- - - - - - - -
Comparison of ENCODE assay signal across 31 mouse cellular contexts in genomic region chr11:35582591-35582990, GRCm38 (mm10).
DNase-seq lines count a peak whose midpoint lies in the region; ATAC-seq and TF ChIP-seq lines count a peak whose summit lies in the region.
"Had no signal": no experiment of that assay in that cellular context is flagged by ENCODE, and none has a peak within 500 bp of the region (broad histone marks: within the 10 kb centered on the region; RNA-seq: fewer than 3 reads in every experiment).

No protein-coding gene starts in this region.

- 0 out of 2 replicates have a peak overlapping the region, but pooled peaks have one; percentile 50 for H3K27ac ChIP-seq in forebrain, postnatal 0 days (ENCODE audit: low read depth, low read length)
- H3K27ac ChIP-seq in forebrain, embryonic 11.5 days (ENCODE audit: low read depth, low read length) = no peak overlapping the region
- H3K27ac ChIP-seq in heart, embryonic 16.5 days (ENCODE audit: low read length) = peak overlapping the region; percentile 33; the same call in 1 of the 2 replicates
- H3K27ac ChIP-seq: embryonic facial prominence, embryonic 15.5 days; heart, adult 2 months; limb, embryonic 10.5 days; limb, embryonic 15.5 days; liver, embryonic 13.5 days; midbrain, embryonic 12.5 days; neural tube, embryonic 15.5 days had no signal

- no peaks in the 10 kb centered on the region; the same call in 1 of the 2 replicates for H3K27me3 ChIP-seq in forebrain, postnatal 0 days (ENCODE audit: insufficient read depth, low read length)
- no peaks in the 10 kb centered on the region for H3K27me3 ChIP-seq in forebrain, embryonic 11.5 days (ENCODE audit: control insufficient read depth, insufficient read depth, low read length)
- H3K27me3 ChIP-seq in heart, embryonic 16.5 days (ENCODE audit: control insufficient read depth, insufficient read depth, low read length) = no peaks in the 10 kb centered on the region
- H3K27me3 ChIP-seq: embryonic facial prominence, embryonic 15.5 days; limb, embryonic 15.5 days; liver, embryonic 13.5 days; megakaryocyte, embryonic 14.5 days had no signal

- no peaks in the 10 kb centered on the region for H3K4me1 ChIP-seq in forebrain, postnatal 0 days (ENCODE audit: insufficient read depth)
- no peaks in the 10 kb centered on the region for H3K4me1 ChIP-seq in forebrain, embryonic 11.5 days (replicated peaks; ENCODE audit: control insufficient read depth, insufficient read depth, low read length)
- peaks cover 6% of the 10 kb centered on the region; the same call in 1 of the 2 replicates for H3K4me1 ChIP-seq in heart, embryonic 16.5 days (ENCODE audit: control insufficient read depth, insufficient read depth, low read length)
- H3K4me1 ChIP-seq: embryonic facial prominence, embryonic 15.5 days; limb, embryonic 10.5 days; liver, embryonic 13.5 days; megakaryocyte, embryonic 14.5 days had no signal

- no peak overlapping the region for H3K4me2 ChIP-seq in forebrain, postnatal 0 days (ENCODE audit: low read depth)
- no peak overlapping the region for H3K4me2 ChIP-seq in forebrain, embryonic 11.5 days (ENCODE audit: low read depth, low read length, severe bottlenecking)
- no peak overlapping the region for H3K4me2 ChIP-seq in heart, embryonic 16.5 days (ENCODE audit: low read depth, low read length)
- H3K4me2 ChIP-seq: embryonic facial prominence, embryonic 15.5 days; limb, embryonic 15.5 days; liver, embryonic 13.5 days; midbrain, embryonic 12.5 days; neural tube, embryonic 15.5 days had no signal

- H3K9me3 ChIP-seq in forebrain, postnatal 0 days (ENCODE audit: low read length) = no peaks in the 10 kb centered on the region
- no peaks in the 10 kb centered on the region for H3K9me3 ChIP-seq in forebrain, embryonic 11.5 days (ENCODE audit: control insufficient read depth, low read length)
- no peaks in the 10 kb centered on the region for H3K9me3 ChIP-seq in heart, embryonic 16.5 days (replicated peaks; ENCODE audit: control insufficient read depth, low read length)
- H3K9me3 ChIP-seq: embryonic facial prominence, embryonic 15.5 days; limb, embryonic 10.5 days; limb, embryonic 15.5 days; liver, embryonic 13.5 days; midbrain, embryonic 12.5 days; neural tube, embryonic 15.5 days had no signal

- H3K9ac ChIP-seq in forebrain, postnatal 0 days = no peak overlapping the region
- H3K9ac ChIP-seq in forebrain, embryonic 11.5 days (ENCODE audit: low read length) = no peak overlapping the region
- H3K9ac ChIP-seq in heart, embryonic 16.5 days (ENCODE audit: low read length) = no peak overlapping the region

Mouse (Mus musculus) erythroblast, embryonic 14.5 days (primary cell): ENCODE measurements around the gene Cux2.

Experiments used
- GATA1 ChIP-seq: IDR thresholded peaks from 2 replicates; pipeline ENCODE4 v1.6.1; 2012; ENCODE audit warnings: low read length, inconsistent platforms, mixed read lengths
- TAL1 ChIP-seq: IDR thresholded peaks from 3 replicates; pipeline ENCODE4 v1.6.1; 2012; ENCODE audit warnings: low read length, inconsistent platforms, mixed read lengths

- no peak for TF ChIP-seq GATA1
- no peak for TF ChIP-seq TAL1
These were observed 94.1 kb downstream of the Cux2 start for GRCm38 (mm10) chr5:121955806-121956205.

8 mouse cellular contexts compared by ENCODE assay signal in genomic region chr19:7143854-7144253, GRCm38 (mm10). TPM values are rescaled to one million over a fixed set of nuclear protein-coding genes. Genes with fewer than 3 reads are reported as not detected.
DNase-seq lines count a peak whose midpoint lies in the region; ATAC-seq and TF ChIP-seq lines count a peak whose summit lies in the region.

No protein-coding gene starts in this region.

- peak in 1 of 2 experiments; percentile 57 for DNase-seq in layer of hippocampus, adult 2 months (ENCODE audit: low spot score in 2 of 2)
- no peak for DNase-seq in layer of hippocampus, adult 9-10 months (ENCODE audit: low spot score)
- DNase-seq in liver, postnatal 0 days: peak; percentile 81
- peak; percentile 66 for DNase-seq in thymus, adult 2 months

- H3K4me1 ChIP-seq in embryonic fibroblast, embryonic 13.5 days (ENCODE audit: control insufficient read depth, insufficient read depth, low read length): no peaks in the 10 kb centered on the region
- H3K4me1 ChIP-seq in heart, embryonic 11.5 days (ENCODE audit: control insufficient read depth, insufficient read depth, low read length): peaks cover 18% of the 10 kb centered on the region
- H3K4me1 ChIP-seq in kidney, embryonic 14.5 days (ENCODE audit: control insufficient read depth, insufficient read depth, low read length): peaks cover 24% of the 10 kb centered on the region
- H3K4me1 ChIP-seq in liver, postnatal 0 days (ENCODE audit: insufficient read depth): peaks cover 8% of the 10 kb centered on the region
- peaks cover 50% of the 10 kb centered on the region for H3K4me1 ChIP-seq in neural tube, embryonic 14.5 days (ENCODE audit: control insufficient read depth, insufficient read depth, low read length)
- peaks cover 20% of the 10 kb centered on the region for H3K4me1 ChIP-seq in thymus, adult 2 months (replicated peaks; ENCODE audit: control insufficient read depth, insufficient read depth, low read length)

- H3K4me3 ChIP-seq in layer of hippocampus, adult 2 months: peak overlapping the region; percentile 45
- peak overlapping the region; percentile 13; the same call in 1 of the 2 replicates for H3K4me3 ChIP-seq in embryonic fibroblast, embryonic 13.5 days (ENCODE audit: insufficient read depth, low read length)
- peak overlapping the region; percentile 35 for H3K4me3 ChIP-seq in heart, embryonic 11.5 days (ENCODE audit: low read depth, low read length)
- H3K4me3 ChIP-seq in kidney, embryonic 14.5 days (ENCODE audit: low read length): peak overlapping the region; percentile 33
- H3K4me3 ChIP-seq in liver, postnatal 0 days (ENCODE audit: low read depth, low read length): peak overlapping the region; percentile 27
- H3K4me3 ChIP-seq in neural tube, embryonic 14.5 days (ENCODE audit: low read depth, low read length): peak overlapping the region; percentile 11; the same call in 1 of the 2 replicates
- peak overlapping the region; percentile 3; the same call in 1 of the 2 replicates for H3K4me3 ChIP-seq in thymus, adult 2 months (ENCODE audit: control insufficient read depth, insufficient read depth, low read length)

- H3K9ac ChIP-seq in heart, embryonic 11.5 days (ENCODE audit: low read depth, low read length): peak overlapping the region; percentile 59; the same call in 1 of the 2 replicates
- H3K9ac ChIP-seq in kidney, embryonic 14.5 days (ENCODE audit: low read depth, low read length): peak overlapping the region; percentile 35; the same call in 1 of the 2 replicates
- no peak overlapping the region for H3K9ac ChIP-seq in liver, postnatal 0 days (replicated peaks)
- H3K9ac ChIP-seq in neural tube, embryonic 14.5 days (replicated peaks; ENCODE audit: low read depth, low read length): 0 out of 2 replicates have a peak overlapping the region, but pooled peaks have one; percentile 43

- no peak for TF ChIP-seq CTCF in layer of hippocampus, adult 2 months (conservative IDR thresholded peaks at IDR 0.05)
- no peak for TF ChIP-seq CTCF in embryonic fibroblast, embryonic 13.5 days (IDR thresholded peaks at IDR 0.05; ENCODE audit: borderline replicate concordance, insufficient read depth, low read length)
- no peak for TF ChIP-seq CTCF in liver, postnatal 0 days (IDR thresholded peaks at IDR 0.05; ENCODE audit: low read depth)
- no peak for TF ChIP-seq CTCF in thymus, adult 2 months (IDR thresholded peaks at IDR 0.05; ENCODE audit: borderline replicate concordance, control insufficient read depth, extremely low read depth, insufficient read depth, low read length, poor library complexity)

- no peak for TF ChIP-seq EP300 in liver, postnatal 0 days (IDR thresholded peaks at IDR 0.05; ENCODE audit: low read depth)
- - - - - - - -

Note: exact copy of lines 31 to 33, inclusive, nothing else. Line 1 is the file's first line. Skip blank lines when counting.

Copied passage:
- TAL1 ChIP-seq: IDR thresholded peaks from 3 replicates; pipeline ENCODE4 v1.6.1; 2012; ENCODE audit warnings: low read length, inconsistent platforms, mixed read lengths

- no peak for TF ChIP-seq GATA1
- no peak for TF ChIP-seq TAL1